Old Gentleman (shocked beyond description) to Verger : "Don't you think
those youths had better be told to take their hats off ? "

Verger : "Take their 'ats off t Bless you, Sir, those are the Dean's young
ladies ! "

claimed a live Viscountess — Lady Harberton — as its President,
and recommended the adoption of a "dual garmenture " or
"divided skirt " as its cardinal tenet. Punch declared that the
"divided skirt" was simply the old Bloomer costume slightly
disguised, and saw in the movement only a fresh proof of
woman's conscious inferiority : —

True that another skirt hides this insanity
Miss Mary Walker in old days began ;

Yet it should flatter our masculine vanity,
For this means simply the trousers of Man I

U-3 305

Mr. Ptmchs History of Modern England

The Rational Dress reformers were tremendously in earnest,
but they entirely failed to convert the fashionables, and Punch,
who refused to take them seriously, ridiculed the movement
in a burlesque cut of "United Trousers v. Divided Skirts," in
which retaliation effects a reductio ad absurdum. An exhibi-
tion of Rational Dress was held in Prince's Hall in the summer
of 1883, but Punch remained unconvinced, and even obscurantist
in his comments : —

We look at the models — they puzzle our noddles —

Regarding- them all with alarm and surprise !
Each artful customer revives Mrs. Bloomer,

And often produces an army of guys.
The costume elastic, the dresses gymnastic,

The wonderful suits for the tricycle-ess —
Though skirts be divided, I'm clearly decided,

It isn't my notion of Rational Dress !

See gowns hygienic, and frocks calisthenic.

And dresses quite worthy a modern burlesque;
With garments for walking, and tennis, and talking.

All terribly manful and too trouseresque !
And habits for riding, for skating, or sliding.

With "rational" features they claim to possess;
The thought I can't banish, they're somewhat too mannish,

And not quite the thing for a Rational Dress !

Note robes there for rinking, and gowns for tea-drinking.

For yachting, for climbing, for cricketing too;
The dresses for boating, the new petticoating,

The tunics in brown and the trousers in blue.
The fabrics for frockings, the shoes and the stockings.

And corsets that ne'er will the figure compress;
But in the whole placeful there's little that's graceful

And girlish enough for a Rational Dress !

'TJs hardy and boyish, not girlful and coyish —

We think, as we stroll round the gaily-dight room —
A masculine coldness, a brusqueness, a boldness.

Appears to pervade all this novel costume !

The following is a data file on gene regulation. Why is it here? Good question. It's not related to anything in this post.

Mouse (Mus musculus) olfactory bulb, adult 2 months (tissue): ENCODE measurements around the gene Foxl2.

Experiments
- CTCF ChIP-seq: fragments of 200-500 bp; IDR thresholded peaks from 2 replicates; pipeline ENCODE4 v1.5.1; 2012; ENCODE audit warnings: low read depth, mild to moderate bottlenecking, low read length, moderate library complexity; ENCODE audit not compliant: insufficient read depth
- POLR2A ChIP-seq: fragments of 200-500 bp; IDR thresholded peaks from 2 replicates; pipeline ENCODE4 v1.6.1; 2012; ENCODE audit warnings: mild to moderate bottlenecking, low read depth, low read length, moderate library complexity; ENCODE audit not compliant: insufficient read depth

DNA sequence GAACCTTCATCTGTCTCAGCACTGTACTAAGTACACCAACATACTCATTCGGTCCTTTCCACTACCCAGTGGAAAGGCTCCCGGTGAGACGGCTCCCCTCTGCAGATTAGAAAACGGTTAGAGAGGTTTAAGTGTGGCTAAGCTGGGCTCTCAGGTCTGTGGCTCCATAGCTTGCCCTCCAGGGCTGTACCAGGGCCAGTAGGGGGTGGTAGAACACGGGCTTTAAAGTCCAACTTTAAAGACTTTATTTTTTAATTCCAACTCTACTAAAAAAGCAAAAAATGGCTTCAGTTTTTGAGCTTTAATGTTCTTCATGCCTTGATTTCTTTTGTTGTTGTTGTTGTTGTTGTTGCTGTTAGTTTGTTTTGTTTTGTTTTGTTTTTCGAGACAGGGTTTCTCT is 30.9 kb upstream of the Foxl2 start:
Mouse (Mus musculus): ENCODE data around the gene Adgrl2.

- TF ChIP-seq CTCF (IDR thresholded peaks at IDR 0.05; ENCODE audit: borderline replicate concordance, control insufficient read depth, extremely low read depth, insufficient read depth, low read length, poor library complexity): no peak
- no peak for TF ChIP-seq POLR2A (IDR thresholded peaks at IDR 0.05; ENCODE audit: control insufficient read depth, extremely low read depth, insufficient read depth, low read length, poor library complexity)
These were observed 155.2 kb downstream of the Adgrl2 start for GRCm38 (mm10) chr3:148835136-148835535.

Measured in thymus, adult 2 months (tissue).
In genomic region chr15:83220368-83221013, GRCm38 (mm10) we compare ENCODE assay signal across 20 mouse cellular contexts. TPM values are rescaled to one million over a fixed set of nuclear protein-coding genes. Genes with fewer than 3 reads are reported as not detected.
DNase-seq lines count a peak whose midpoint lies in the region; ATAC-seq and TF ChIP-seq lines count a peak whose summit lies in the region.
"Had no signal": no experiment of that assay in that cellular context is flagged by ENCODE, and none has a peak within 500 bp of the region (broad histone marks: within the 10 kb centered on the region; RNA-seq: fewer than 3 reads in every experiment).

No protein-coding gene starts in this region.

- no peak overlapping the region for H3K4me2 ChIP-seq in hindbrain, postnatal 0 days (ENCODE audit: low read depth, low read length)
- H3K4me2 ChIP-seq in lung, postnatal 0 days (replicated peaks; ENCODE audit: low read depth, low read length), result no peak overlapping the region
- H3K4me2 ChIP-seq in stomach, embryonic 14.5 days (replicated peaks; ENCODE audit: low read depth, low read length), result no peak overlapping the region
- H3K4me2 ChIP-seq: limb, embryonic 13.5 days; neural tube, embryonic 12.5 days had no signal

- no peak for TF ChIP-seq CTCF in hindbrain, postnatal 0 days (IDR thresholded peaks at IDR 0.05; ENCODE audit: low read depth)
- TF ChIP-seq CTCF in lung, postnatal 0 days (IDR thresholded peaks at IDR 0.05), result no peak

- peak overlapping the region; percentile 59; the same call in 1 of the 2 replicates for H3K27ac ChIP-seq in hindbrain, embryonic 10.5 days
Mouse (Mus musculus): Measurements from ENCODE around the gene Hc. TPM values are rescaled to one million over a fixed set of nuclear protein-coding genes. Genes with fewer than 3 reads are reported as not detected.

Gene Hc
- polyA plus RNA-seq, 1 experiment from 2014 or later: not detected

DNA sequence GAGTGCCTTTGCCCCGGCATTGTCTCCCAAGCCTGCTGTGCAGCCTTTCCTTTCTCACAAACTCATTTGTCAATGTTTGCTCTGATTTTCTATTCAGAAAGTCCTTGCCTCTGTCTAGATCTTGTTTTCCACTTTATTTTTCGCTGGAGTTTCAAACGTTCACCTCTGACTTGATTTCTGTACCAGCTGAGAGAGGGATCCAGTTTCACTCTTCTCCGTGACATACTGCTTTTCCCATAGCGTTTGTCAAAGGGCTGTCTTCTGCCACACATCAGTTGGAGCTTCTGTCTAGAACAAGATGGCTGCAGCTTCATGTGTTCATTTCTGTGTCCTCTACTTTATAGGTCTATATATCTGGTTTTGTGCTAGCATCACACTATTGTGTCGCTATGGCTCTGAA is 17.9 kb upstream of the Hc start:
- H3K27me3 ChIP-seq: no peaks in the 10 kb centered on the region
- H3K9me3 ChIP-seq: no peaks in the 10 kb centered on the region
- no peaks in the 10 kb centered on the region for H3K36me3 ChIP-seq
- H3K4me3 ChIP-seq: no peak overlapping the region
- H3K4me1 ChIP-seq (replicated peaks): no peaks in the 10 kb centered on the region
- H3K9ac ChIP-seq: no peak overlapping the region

In ribbons and laces, and feminine graces,

And soft flowing robes, there's a charm more or less —
I don't think I'll venture on dual garmenture,

I fancy my own is the Rational Dress.


Punch the '' Anti-RafiouaUst''

Strong-minded women, in Punch's view, only emphasized
their angularity by the masculinity of their attire — witness his
"Aunt Jemima," an uncompromising Blue Ribbonite, in an
ulster and hard felt hat, explaining to a French cab-driver that
the extra half-franc is a "pour-manger " and not a " pour-boire."
The allusion to corsets in the lines quoted above may be
supplemented by a paragraph which appeared early in 1891
showing that the "rationalizing" of dress had spread to the
Dominions. At Sydenham, Ontario, corsets had been declared,
in a memorable phrase, to be "incompatible with Christianity."
To the end of this period Punch discourages the extremes of
the "Rational" school. His wittiest criticism is the para-
doxical remark put in the mouth of one girl who disapproves
of the mannish costume of a friend in a covert coat with a man's
hat : " It makes you look like a Young Man, you know, and
that's so effeminate ! " The small deer-stalking cap worn by
the lady, salmon fishing with a formidable gillie, in 1885, is
identical with that worn by the male sportsman. The ulsters
and "golf-capes," worn by women when travelling, and the
narrow-brimmed felt hats shown in 1891, are practically identical
for men and women; and in 1892 Punch laments (after Herrick)
the introduction of the loose "sack " coat, in imitation of the
masculine model : —

Whenas my Julia wears a sack,
That hides the outline of her back,
I cry in sore distress. Alack !

Later on in the same poem his clothes philosophy is summed
up in six lines : —

Although men's clothes are always vile —
The coat, the trousers and the " tile " —
Some sense still lingers in each style.

But women's garments should be fair,

All graceful, gay, and debonair,

And if they lack good sense, why care?

In the last three lines we find the whole essence and spirit
of Du Maurier's method. He proved to demonstration again


Now that fashionable skirts are worn so tight that the fair wearers thereof
can neither stoop nor sit down, it might be worth somebody's while to devise
a chair suited to the peculiar exigencies of the positions.


Lady {speaking with difficulty): "What have you made it round the waist,

Mrs. Price ? " ^ . . i ■ l i ••

Dressmaker: "Twenty-one inches, ma'am. You couldn't breathe with less!

LadY: "What's Lady Jemima Jones's waist?"

Dressmaker: "Nineteen-and-a-half just now, ma'am. But her Ladyship's
a head shorter than you are, and she's got ever so much thinner since her
illness last autumn ? " ^^

LadY: ."Then make it nineteen, Mrs. Price, and /'// engage to gel into it!


Slaves of Fashion

and again that women could dress in the fashion of the moment
and be dehghtful to looic at, so long as they were the judicious
interpreters and not the Slaves of Mode. If he saw no beauty
in the designs of the "Rationalists," and habitually ridiculed
the sprawling attitudes, the shapeless garments, and unwhole-


Jones {lo himselj, as he offers Miss Vane a cup oj tea and some strawberries) :
"By Jove! She takes 'em — she's going to swallow 'em! But where she'll put
'em — goodness knows ! "

some languor of the female "aesthetes," he did not spare the
monstrosities and barbarities of the ultra-fashionables. The
age of lateral expansion had given place to a craze for compres-